What’s your secret to running multiple successful businesses?
“I’m based in London, and my time is split between my various businesses -the festival café, the restaurants, the wedding business and food writing, so I keep myself at a more senior manager level so I can work remotely on them. The restaurant co-owners, Ben and Jen, are key to the success of Poco. Having co-owners on the ground that really care about everything that happens is essential.”
What advice would you give to anyone considering starting their own restaurant business?
“If you’re interested in starting your own restaurant or catering company, I would recommend beginning with events because you can start on a really small budget. You can sell your services before you deliver them. For example, if we do a wedding we take an enquiry, design a menu then invoice for payment. We receive that payment before the event, and we therefore have a budget to run the event. Just ensure that you set yourself up well to keep your customers and clients happy. You can start small - do a dinner party for 10 people, then work your way up from there.”
How do you come up with fresh ideas for menus at Poco?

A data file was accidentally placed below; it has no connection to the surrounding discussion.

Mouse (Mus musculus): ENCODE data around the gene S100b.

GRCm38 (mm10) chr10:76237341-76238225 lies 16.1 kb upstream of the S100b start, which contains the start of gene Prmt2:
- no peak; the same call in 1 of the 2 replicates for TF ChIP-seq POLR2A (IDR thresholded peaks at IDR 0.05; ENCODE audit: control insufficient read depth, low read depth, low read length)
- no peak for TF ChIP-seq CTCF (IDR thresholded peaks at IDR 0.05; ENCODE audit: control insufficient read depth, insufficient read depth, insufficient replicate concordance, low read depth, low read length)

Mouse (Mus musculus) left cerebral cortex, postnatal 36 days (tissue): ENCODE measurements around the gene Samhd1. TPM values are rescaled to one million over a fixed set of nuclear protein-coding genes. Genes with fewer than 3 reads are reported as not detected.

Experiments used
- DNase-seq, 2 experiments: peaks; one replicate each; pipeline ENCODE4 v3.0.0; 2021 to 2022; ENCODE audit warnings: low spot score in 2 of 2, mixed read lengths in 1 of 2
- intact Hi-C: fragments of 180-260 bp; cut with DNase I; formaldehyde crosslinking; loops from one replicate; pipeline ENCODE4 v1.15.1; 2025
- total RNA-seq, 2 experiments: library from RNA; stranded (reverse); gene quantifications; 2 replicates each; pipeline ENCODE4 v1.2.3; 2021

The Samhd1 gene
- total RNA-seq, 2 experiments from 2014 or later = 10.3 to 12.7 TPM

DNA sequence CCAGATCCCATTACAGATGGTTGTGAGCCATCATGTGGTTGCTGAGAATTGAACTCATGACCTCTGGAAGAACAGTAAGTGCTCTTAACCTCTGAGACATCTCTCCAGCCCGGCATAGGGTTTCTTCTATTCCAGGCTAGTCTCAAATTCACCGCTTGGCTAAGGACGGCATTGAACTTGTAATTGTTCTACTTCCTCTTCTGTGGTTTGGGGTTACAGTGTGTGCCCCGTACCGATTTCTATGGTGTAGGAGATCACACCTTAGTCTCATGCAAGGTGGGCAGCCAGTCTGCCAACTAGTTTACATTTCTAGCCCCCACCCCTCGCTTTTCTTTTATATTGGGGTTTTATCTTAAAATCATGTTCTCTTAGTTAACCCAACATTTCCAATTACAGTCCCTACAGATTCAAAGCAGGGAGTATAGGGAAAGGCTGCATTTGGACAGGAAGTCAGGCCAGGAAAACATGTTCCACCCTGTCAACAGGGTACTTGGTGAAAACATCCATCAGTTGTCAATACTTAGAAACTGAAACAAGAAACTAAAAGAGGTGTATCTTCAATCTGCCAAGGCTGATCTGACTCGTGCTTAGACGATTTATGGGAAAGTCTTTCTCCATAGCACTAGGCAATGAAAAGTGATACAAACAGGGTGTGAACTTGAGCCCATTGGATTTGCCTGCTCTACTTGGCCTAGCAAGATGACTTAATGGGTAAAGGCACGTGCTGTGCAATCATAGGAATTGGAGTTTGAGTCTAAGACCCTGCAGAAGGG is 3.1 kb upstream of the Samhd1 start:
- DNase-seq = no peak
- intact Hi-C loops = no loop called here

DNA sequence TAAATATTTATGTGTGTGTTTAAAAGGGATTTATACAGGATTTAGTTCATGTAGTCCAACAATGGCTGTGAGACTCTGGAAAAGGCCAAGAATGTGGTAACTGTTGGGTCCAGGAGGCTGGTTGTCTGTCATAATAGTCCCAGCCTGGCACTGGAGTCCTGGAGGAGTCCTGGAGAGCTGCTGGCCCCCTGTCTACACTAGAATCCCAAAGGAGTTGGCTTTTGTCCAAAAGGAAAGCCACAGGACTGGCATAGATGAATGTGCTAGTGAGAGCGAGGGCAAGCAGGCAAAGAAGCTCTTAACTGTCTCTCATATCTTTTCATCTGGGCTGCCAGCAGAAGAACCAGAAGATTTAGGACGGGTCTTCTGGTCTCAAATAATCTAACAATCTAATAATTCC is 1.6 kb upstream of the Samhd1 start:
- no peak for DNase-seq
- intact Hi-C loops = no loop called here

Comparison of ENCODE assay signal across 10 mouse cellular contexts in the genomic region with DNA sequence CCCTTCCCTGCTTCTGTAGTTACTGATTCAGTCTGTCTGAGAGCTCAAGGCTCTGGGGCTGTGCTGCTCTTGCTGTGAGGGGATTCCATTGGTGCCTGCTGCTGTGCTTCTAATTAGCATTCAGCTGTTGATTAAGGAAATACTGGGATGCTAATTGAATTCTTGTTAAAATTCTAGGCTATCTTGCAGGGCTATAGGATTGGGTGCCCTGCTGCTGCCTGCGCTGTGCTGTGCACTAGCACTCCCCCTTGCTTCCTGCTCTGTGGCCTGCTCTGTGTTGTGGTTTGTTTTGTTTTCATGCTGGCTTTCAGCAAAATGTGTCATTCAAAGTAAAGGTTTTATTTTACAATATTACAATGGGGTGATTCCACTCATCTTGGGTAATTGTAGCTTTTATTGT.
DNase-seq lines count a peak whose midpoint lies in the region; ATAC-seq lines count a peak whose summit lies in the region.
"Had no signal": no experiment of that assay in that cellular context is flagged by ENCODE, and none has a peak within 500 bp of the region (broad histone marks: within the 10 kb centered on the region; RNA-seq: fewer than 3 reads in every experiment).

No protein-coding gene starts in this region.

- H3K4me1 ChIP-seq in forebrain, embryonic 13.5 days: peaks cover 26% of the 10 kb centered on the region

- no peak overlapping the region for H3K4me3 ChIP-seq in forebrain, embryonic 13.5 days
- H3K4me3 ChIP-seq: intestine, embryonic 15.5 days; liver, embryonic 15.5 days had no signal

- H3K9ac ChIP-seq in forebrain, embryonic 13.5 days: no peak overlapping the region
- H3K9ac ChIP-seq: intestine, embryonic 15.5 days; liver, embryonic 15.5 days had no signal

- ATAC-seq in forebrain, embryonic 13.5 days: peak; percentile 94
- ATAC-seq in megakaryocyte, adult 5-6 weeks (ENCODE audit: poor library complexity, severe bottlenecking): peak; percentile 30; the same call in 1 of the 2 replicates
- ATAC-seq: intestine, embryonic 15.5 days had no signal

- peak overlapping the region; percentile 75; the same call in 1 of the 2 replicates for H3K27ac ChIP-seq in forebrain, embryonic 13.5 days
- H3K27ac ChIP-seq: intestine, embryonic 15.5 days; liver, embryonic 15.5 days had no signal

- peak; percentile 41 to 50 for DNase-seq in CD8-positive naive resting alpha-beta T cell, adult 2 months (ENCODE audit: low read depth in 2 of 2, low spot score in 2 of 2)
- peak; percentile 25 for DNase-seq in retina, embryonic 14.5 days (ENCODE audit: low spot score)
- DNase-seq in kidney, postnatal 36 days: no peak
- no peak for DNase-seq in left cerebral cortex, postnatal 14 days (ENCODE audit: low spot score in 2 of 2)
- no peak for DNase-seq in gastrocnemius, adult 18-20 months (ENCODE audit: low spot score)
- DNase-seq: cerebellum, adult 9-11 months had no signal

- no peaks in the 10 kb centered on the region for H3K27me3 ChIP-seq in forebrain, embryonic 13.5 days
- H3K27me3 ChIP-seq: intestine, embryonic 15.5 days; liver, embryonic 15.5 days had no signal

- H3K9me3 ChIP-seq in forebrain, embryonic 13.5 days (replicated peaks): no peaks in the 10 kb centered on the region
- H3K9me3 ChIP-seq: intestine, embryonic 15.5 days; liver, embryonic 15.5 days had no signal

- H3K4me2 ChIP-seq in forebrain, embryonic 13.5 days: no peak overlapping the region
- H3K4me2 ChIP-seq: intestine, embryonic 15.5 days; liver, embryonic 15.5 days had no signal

“I look at what’s in season and gain inspiration for what I might want to cook using those ingredients.”
“I find as a seasonal chef there’s a lot more diversity of ingredients out there throughout the year than people realise – even in winter! There are endless ingredients like celeriac, kohlrabi, cauliflower and if you get a little bit creative, you can come up with amazing and original dishes.”
What does being an Eco-Chef entail?
“An eco-chef is a chef that puts the ethical procurement of their ingredients first. It’s prioritising the sustainability of your actions in the kitchen. So zero waste ‘root-to-fruit eating’ as I call it. Making sure that you value all food, cook with thrift, recycle, compost any leftovers and make sure that where your ingredients come from has had a positive impact on the environment where it was produced.”
“Seasonality cuts a lot of waste. Buying produce that’s meant to grow at that particular time of year means it’s grown by the sun instead of using electricity.”
What’s next for Tom Hunt?
“Nowadays, what I really enjoy is writing about food and the food system. I learn about it through writing. I’m able to develop my own ideas and philosophy, and improve the vision and concept of the restaurant and the businesses. So for me, my next steps are focussing on the next book and, sustainably developing my businesses and restaurants at their own pace.”
Lovely to talk with you, Tom. Good luck with the businesses!!
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Money Means is a news and information series written by independent financial and consumer journalists and experts. FSCS launched Money Means in 2016 to help give people clear and useful information about personal finance, to increase their understanding and confidence when dealing with money.